Be Idle and Achieve

by Amanda Linehan on June 30, 2008

in Uncategorized

4:35.55
Creative Commons License photo credit: seanmcgrath

Idle time is one of the least valued and most valued things in our lives.  Least valued because we tend to think that faster is always better and most valued because we’re already going so fast that all we want is to be able to slow down.  Periods of slowness are important not because of what we are doing, but because of what we are not doing.

You Need Idle Time to Examine Yourself Objectively

Without time for self reflection you can’t see yourself.  Self reflection is like being out of body and looking at yourself at the way another person would look at you.  (Although you have an advantage because you also know your thoughts and feelings.)  This is necessary in order to be able to evaluate how things are going – to decide what parts of your life should go and what needs to stay.  This is a period of time that gives you the proper perspective to make decisions.  Although self reflection needs vary among people, don’t cut out this time with yourself alltogether.

Slowing Down Helps You Avoid Sloppy Mistakes

Being quick or timely is not the same thing as being rushed.  We need to be able to do things quickly, and as we gain more experience doing something we are able to do things quicker, but with the same amount of quality.  Rushing is speed without quality.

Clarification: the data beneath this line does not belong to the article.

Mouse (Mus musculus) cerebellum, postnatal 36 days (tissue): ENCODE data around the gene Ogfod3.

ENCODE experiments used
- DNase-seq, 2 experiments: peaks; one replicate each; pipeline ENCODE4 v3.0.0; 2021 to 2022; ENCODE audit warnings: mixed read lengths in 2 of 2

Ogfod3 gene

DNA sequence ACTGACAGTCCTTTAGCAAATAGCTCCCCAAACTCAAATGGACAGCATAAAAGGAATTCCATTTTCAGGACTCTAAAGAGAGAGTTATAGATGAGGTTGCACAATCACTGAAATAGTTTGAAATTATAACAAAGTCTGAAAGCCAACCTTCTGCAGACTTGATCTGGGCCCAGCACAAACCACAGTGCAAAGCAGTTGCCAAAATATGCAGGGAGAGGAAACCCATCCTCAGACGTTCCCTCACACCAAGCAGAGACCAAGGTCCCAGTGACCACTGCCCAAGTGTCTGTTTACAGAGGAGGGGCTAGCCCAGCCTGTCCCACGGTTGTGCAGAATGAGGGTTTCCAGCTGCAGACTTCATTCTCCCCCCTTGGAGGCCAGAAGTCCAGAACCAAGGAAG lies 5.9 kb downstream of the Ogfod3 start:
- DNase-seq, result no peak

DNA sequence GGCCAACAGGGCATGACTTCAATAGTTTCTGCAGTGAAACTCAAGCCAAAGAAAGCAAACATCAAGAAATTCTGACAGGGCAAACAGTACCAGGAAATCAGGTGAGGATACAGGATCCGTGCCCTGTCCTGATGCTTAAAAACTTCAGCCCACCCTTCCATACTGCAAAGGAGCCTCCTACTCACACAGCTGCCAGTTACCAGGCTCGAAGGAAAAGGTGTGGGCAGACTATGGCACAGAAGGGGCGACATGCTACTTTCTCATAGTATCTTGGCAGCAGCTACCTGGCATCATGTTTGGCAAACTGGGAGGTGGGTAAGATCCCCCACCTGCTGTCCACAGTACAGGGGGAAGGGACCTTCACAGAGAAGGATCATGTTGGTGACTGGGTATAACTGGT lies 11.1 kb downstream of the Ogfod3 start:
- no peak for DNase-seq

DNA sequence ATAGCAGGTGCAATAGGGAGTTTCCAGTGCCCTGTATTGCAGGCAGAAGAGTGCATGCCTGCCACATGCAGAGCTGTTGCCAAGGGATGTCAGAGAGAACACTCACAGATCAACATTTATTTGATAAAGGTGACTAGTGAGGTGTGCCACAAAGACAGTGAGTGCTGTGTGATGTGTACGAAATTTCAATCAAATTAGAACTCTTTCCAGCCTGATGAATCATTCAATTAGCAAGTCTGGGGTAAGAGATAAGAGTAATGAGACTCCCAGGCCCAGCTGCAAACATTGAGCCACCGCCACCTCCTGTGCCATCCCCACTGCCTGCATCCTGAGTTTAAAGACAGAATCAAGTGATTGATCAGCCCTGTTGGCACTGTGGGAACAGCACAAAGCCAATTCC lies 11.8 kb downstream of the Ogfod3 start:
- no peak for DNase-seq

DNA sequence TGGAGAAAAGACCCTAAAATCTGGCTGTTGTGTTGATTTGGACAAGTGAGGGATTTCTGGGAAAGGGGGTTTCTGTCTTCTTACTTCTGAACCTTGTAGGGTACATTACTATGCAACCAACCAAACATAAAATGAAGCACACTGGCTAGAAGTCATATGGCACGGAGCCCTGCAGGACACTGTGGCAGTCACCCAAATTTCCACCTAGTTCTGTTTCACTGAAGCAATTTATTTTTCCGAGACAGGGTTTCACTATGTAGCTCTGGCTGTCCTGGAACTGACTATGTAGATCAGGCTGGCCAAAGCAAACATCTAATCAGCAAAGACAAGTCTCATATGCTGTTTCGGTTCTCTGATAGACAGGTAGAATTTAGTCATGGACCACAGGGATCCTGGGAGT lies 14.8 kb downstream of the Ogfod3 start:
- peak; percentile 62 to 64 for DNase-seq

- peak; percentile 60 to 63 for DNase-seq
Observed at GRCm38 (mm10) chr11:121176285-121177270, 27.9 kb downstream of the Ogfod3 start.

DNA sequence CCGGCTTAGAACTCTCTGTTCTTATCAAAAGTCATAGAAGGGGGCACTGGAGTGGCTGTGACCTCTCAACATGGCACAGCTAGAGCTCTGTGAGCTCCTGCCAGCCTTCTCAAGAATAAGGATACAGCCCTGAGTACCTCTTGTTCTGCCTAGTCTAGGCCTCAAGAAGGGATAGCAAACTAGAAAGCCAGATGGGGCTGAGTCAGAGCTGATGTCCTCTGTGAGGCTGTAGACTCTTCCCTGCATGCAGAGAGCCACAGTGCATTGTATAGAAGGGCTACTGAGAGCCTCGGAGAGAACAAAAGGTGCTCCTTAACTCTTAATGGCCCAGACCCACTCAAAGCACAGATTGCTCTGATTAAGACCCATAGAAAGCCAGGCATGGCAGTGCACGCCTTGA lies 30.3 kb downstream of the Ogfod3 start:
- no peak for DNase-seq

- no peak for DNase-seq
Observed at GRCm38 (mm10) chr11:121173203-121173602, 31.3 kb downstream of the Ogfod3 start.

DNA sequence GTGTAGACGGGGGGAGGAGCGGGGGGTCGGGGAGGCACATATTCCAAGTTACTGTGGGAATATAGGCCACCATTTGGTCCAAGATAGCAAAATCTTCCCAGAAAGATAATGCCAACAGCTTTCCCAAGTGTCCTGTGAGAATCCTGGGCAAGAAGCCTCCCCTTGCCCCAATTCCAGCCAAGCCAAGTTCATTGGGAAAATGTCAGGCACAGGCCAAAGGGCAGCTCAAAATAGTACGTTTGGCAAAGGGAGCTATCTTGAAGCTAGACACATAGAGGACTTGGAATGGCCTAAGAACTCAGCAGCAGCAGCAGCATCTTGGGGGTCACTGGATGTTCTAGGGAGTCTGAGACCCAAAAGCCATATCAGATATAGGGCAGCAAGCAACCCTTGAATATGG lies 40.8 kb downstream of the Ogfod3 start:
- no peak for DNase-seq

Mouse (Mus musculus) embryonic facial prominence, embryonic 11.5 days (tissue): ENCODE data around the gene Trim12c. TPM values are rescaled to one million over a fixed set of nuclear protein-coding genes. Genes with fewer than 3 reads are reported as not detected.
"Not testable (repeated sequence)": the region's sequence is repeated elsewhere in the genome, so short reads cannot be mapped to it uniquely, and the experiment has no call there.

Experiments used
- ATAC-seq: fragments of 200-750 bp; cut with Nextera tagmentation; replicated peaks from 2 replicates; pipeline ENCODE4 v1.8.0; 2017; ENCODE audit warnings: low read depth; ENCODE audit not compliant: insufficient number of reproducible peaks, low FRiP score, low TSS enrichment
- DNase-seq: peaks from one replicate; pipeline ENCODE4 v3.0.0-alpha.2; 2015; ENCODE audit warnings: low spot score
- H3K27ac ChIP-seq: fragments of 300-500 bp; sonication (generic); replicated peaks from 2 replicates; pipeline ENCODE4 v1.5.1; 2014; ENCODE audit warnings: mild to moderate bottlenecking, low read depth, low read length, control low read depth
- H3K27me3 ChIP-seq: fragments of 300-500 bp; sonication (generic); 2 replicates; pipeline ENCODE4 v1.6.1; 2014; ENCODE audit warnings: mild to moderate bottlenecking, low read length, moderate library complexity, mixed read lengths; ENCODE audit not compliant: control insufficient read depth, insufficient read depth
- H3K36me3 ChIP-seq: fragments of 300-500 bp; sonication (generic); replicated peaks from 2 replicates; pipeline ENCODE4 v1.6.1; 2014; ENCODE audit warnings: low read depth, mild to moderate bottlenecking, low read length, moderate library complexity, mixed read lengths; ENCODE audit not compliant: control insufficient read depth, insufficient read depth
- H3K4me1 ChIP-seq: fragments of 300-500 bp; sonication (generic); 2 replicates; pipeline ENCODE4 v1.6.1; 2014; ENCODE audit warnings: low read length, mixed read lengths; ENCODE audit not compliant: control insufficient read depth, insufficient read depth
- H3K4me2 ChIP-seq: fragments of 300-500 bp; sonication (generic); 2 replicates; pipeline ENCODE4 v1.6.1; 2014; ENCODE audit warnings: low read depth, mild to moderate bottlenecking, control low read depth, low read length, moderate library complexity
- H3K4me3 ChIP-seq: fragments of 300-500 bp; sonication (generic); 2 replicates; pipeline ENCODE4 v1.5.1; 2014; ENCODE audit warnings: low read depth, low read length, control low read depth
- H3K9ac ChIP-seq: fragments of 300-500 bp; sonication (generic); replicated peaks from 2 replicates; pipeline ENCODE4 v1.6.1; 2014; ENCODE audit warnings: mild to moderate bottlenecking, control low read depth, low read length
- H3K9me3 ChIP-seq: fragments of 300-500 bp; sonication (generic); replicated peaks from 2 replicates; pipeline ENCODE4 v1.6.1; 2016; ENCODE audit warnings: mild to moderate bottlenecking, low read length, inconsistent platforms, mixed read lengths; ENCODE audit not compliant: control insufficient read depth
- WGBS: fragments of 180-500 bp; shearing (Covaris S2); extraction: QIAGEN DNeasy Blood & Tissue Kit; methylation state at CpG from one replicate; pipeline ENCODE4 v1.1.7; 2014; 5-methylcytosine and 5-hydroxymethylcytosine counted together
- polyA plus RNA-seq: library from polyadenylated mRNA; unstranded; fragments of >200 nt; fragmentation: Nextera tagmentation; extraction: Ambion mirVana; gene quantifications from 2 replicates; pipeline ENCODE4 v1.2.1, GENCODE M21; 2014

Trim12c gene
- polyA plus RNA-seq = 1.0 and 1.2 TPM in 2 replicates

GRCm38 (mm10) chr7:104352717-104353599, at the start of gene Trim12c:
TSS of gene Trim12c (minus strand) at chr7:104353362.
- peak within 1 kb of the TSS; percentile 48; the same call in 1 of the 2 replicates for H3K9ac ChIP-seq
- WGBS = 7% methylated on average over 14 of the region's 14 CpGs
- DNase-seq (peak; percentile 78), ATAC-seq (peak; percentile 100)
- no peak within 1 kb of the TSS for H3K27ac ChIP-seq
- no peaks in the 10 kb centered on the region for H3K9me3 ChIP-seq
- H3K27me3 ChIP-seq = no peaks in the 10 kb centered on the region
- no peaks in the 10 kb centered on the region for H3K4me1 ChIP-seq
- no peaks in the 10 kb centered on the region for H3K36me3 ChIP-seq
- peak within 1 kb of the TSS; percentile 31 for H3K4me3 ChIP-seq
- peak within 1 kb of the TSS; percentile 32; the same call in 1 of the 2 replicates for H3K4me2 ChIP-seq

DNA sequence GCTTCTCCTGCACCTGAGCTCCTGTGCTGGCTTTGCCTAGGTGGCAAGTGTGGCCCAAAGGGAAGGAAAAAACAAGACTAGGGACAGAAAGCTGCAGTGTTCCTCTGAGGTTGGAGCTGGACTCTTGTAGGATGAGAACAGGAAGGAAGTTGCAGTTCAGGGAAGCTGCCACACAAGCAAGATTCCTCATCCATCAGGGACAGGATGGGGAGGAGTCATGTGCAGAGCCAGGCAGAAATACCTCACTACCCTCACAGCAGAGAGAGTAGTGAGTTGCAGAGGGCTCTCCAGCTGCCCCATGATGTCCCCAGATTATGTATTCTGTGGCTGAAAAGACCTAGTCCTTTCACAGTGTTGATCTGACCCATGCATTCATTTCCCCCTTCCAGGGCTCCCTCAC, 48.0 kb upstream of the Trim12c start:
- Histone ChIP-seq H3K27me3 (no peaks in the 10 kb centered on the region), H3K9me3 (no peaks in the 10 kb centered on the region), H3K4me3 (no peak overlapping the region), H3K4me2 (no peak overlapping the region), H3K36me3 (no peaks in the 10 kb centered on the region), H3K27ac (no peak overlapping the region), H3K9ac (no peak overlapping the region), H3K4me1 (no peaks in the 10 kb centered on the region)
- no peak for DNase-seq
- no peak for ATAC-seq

Have you ever rushed around your house in the morning, barely making it out of the door on time, and then realized that your keys are in your house, behind your locked door? 

Great Solutions and Insights Tend to Happen When You Are Engaged in a Simple Activity

I always have great ideas in the car or when I’m doing something routine.  I hear a lot of people say that they have great ideas in the shower or when they are taking a walk or doing some other form of physical activity.  Giving our busy minds a rest seems to bring out the best in them.

In his book Creativity:  Flow and the Psychology of Discovery and Invention, Mihaly Csikszentmihalyi has this to say about the “Aha! Experience.”

The insight presumably occurs when a subconsious connection between ideas fits so well that it is forced to pop out into awareness, like a cork held underwater breaking out into the air after it is released. (p. 104)

But, in order to have a “subconscious connection” you can’t be directly thinking about the problem or idea you are working on.  The idea needs some room to work.  You see, even when we are not doing much of anything, great things still do happen.

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